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Snowden Says Mass Collection Must End

<p>National Security Agency leaker Edward Snowden answers questions in a live Q&amp;A.</p>
Image: Edward Snowden Gives First Interview In Russia
Former National Security Agency contractor Edward SnowdenBarton Gellman / Getty Images file

Edward Snowden, the former National Security Agency contractor whose leaks revealed previously classified information about the U.S. surveillance practices, held a live chat on the website Thursday. Snowden made an argument for the end of mass data collection, but said not all spying is bad.

Questions were submitted on Twitter using the #AskSnowden hashtag. The website hosting the Q&A wrote Snowden was "expected to give his first reaction" to President Barack Obama's national security speech last week, in which the president announced a series of proposals that would reduce some of the latitude given to the NSA in the name of homeland security.

In reply to a question regarding the timing of Obama's speech last week, Snowden yet again attacked the NSA's mass collection practices, indicating they are illegal and should be ended.

"When even the federal government says the NSA violated the constitution at least 120 million times under a single program, but failed to discover even a single “plot,” it’s time to end “bulk collection,” which is a euphemism for mass surveillance. There is simply no justification for continuing an unconstitutional policy with a 0% success rate."

"Not all spying is bad. The biggest problem we face right now is the new technique of indiscriminate mass surveillance, where governments are seizing billions and billions and billions of innocents’ communication every single day," Snowden said, adding: "The NSA and the rest of the US Intelligence Community is exceptionally well positioned to meet our intelligence requirements through targeted surveillance — the same way we’ve always done it — without resorting to the mass surveillance of entire populations."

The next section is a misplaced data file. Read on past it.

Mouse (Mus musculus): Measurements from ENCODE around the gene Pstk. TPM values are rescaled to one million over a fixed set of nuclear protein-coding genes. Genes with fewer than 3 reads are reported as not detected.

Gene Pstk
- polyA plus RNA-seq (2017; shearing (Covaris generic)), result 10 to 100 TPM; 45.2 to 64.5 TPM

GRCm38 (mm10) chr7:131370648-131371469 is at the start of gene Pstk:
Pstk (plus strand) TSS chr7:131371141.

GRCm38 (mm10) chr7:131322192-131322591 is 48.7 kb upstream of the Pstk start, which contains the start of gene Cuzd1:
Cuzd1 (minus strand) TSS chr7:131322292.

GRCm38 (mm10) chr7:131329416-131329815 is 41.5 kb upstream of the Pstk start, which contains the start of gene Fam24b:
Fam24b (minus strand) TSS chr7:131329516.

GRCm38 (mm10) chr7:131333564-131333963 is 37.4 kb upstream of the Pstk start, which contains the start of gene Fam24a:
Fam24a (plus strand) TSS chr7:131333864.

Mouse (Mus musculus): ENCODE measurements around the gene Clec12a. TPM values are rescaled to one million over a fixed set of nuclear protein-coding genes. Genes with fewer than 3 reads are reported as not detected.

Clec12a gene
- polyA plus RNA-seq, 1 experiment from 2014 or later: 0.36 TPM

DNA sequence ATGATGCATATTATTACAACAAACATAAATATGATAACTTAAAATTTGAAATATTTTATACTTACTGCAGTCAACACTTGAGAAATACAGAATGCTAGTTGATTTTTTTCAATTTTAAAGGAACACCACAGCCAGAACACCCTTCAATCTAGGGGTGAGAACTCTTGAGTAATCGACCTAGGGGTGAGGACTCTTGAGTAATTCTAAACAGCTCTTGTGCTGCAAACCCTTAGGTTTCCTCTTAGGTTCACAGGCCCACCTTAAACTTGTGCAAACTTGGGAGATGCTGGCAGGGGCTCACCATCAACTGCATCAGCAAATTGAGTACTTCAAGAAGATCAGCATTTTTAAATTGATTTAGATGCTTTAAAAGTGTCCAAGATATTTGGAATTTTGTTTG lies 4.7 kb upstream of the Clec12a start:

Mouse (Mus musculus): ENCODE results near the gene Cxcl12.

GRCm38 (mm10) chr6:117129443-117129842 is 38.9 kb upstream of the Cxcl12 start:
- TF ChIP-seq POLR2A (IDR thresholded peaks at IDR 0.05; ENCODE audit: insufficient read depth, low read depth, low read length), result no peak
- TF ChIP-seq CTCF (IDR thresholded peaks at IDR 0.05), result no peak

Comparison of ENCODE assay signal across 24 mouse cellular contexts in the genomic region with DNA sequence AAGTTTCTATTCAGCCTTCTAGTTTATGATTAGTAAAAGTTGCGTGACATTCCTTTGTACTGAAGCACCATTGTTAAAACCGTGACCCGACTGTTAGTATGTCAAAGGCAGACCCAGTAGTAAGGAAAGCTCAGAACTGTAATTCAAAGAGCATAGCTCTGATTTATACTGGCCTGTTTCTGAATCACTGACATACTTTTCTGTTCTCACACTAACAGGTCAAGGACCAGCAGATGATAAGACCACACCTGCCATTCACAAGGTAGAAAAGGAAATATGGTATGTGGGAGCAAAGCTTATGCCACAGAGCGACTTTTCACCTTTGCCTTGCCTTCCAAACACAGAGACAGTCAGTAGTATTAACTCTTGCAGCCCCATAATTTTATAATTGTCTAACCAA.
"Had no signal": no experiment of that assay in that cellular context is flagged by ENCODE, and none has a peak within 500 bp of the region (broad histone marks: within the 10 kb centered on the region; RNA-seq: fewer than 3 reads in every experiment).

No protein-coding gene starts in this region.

Snowden replied: "Yes. What makes our country strong is our system of values, not a snapshot of the structure of our agencies or the framework of our laws. We can correct the laws, restrain the overreach of agencies, and hold the senior officials responsible for abusive programs to account."

In his reply, Snowden emphasized that "whistleblower protection laws in the US do not protect contractors in the national security arena. There are so many holes in the laws, the protections they afford are so weak, and the processes for reporting they provide are so ineffective that they appear to be intended to discourage reporting of even the clearest wrongdoing.

"My case clearly demonstrates the need for comprehensive whistleblower protection act reform. If we had had a real process in place, and reports of wrongdoing could be taken to real, independent arbiters rather than captured officials, I might not have had to sacrifice so much to do what at this point even the President seems to agree needed to be done."

Snowden also defended himself against a Reuters report claiming the former contractor used login credentials and passwords provided unwittingly by colleagues.

"With all due respect to Mark Hosenball, the Reuters report that put this out there was simply wrong. I never stole any passwords, nor did I trick an army of co-workers," Snowden replied.